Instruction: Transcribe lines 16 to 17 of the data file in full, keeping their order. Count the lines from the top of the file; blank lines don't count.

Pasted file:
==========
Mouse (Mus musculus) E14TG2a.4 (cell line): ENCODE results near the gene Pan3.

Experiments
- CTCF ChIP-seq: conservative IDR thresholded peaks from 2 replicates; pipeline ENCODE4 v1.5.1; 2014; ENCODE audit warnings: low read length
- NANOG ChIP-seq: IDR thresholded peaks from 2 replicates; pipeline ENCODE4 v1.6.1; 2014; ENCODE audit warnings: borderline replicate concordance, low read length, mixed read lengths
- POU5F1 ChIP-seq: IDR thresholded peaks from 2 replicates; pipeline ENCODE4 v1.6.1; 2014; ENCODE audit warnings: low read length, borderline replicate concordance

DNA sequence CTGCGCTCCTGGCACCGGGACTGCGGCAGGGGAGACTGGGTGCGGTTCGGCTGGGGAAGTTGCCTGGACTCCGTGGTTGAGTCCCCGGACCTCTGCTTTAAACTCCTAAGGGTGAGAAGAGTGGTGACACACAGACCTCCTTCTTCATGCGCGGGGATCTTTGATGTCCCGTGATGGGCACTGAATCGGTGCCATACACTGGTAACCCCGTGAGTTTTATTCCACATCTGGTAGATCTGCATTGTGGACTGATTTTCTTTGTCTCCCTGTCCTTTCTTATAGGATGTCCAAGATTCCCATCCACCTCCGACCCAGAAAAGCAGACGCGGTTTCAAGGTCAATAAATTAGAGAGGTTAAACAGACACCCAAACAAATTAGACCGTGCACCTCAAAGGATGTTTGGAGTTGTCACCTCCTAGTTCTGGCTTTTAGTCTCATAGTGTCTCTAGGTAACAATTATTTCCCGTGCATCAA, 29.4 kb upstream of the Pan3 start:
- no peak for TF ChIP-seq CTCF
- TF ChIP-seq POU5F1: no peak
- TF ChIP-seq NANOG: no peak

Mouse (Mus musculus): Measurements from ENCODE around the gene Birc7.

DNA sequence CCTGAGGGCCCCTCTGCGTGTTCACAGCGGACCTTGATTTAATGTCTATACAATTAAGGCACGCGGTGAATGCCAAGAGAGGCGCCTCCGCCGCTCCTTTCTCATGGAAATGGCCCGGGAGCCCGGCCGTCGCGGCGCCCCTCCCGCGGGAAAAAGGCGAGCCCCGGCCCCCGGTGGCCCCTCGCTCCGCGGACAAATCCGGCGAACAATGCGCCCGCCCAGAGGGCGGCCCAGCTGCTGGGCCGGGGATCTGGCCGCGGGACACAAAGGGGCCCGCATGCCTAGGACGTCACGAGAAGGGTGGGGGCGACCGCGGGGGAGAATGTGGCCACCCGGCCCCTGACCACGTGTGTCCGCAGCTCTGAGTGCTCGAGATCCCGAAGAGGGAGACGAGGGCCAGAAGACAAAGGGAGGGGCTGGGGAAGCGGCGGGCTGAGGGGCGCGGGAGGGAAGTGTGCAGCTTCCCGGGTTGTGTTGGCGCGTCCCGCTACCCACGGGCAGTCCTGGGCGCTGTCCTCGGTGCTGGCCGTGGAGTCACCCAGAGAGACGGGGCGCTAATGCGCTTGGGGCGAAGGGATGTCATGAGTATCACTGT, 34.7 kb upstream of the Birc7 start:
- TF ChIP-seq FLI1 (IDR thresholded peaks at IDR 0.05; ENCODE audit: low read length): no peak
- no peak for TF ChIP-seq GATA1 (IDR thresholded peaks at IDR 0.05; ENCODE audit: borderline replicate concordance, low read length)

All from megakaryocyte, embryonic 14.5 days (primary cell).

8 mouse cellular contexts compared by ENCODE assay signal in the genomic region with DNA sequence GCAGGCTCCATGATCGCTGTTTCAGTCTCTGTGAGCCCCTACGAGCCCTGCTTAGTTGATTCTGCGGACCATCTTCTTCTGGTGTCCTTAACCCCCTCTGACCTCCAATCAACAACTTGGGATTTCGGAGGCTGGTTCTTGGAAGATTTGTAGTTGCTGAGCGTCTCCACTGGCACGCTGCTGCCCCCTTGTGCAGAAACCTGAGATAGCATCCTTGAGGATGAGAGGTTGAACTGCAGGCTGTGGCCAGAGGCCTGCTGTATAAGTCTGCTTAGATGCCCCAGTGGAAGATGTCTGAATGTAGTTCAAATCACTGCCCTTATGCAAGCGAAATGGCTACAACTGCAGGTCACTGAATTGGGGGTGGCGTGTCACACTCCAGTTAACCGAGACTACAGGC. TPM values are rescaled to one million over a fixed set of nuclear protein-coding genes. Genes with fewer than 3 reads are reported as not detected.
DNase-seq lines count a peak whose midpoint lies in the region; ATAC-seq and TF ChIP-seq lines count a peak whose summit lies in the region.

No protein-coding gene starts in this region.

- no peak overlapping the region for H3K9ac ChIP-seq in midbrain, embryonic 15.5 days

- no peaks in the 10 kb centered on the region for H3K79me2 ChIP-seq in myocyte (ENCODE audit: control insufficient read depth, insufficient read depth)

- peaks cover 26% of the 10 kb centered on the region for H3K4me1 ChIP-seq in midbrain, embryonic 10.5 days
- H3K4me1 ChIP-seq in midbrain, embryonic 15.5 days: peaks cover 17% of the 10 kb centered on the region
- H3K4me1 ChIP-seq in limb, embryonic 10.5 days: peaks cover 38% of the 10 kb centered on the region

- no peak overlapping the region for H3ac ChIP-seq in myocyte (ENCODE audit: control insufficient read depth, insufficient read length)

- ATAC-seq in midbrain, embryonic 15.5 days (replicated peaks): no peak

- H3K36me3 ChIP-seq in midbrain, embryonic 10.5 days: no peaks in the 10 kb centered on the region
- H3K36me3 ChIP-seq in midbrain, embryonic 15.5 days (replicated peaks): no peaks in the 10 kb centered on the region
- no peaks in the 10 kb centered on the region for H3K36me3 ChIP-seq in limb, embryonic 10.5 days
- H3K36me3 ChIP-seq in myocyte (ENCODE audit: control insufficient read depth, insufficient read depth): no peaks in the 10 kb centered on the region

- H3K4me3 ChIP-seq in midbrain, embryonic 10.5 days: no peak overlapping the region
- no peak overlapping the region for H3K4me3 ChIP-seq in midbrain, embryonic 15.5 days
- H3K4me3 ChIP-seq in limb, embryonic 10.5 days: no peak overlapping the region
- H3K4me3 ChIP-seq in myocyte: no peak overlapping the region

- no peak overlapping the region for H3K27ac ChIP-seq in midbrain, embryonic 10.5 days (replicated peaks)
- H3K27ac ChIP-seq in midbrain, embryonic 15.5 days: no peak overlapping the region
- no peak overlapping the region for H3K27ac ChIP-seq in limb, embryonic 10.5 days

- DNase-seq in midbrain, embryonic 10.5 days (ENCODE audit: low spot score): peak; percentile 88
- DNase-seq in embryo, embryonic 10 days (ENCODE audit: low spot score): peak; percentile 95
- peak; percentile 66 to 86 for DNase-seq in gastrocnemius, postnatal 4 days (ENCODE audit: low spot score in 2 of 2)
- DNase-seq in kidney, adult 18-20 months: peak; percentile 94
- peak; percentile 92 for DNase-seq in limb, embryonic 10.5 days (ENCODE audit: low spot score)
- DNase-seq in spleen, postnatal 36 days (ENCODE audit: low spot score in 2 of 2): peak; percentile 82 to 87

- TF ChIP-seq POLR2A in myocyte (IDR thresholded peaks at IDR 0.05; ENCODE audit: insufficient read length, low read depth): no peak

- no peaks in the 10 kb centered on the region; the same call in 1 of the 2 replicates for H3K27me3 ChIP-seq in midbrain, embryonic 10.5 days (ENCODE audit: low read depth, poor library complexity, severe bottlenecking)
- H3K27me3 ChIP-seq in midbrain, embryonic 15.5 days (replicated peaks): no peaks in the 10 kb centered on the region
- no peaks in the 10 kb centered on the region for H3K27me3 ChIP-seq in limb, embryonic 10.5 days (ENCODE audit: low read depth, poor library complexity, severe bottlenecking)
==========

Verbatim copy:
DNase-seq lines count a peak whose midpoint lies in the region; ATAC-seq and TF ChIP-seq lines count a peak whose summit lies in the region.

No protein-coding gene starts in this region.